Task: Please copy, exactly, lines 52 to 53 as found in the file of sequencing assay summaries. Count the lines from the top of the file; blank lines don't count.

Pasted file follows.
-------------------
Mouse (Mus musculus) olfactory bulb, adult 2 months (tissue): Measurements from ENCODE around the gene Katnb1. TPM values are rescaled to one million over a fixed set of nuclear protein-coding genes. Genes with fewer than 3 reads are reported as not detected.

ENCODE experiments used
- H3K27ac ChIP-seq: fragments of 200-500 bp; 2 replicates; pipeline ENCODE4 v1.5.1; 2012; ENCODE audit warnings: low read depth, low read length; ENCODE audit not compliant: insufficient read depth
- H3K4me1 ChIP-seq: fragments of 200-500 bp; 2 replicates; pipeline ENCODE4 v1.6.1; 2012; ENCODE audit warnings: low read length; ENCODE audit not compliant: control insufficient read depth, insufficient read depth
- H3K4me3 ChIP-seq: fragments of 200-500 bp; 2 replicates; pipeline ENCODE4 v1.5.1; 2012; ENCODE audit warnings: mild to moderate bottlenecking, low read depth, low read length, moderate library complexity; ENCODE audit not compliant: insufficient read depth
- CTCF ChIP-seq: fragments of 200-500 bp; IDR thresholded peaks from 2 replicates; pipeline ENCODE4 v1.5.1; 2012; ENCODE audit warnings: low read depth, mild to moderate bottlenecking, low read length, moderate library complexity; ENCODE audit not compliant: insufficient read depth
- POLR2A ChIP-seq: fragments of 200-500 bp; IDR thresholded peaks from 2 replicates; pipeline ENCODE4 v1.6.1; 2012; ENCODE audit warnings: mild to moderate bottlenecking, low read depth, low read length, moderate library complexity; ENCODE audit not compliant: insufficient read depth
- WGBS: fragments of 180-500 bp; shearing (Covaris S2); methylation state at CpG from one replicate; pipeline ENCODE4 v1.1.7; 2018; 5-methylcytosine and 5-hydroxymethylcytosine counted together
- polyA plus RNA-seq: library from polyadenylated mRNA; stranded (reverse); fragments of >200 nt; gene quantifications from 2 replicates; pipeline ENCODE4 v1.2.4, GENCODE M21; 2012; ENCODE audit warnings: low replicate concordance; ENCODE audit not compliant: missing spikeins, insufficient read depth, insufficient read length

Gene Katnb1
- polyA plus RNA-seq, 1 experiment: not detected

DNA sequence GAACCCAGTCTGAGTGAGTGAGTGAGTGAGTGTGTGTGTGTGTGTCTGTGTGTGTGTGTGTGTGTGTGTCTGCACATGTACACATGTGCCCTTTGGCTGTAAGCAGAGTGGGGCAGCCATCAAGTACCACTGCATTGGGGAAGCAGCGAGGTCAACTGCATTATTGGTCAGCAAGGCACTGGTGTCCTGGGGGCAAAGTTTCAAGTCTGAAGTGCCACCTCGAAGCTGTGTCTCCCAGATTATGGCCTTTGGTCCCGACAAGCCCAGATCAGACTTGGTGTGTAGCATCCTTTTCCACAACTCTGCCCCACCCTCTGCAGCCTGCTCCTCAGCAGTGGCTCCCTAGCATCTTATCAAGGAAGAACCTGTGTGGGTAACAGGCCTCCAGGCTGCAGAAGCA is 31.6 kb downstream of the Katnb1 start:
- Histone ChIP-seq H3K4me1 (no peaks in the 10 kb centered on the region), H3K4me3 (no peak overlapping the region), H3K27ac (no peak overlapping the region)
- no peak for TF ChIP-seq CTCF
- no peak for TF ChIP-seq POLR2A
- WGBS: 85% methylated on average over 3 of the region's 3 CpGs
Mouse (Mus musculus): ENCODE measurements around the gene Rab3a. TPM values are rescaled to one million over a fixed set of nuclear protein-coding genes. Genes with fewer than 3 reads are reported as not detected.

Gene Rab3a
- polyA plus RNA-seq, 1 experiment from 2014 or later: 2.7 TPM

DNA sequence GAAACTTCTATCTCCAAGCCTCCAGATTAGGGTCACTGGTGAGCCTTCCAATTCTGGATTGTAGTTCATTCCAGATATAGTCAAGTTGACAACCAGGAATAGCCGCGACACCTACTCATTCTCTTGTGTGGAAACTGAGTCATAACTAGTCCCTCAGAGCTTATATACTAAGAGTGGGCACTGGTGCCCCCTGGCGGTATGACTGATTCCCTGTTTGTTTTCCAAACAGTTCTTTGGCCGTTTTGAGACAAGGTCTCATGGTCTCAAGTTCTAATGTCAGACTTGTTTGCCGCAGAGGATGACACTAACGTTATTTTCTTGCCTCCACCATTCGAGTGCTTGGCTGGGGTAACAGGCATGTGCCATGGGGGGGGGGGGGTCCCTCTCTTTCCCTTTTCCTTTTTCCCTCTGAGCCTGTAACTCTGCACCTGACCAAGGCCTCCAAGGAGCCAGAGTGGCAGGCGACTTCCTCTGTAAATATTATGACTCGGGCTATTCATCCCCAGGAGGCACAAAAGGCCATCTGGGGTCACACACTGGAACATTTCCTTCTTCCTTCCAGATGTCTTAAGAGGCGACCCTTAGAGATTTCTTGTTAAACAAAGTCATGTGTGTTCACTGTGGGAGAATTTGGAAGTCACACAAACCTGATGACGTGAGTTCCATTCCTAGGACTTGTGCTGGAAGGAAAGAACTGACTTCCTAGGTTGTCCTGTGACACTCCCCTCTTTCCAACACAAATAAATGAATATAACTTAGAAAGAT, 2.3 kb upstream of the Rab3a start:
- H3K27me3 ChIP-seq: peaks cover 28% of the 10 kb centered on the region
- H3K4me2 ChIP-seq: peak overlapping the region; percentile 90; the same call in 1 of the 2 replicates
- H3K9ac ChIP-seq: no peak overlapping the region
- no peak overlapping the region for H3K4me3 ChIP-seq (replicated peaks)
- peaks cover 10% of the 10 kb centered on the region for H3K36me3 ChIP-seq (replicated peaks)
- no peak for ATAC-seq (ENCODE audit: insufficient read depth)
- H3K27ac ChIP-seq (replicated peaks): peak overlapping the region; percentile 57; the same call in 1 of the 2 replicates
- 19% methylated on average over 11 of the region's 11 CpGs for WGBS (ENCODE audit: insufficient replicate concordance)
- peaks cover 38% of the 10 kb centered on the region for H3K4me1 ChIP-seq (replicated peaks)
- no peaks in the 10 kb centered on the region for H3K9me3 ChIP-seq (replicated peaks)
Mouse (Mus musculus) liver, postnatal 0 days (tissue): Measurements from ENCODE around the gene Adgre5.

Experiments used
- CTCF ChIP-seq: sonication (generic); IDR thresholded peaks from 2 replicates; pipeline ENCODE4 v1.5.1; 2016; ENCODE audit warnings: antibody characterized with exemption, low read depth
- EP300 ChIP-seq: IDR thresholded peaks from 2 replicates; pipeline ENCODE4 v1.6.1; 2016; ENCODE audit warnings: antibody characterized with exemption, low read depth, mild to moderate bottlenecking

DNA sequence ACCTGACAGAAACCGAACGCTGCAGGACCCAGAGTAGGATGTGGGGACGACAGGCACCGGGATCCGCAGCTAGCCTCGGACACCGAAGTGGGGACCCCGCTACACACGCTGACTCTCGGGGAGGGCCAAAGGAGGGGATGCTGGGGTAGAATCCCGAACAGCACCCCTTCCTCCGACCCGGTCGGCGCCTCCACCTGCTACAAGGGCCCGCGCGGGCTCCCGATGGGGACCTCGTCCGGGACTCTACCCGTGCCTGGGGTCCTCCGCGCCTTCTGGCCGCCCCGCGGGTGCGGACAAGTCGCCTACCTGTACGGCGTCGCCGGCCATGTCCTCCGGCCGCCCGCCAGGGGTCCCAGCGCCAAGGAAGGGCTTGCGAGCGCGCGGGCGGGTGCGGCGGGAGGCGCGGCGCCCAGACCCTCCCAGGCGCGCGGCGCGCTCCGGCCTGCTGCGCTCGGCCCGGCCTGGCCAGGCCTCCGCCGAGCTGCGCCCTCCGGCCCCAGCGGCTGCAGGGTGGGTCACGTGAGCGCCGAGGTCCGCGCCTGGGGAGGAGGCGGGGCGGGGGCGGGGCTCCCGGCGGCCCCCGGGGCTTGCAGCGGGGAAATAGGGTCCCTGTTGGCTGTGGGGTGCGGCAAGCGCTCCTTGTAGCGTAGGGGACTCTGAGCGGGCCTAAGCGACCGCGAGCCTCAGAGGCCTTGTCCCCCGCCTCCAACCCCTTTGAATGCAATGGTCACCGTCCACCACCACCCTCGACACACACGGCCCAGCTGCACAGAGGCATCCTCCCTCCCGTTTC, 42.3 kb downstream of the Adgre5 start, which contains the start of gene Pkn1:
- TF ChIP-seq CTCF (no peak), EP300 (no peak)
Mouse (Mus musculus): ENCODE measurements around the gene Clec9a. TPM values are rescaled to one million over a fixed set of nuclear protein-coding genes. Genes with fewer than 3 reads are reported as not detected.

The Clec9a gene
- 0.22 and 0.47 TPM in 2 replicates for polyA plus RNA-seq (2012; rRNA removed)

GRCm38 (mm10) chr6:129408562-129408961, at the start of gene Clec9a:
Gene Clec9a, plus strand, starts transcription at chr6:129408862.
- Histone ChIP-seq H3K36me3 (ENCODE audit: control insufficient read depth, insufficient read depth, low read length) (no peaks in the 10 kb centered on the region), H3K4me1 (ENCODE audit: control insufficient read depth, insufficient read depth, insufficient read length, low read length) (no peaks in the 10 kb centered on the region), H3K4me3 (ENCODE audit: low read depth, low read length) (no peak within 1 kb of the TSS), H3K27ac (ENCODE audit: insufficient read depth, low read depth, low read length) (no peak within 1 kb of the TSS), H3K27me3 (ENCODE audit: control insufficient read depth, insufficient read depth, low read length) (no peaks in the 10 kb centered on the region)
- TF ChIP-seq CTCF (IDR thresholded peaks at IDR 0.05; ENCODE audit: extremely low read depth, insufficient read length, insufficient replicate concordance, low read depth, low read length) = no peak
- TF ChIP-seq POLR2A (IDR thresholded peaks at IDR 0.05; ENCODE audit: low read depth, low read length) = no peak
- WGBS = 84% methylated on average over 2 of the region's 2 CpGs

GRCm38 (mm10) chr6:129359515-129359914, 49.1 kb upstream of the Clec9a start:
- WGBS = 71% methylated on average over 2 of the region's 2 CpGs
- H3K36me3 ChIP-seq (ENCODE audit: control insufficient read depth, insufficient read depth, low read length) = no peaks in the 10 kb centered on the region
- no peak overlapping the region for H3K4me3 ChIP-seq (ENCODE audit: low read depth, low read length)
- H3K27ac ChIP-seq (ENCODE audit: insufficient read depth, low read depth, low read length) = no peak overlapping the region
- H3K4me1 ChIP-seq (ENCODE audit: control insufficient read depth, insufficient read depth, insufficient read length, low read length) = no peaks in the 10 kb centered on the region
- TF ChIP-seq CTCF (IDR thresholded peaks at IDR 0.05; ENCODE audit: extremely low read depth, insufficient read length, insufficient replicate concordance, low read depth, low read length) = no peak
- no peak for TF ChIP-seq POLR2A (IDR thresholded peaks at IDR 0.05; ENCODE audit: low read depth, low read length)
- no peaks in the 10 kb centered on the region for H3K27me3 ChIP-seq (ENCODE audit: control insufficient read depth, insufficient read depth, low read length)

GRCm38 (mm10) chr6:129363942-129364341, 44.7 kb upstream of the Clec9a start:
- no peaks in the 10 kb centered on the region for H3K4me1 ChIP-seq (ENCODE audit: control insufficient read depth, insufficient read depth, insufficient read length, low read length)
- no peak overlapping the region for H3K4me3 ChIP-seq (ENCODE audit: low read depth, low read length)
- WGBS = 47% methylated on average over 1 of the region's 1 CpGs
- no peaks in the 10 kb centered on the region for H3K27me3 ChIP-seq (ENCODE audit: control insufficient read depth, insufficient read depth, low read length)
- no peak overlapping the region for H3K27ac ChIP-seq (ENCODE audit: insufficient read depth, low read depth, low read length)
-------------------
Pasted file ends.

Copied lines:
- TF ChIP-seq CTCF (IDR thresholded peaks at IDR 0.05; ENCODE audit: extremely low read depth, insufficient read length, insufficient replicate concordance, low read depth, low read length) = no peak
- no peak for TF ChIP-seq POLR2A (IDR thresholded peaks at IDR 0.05; ENCODE audit: low read depth, low read length)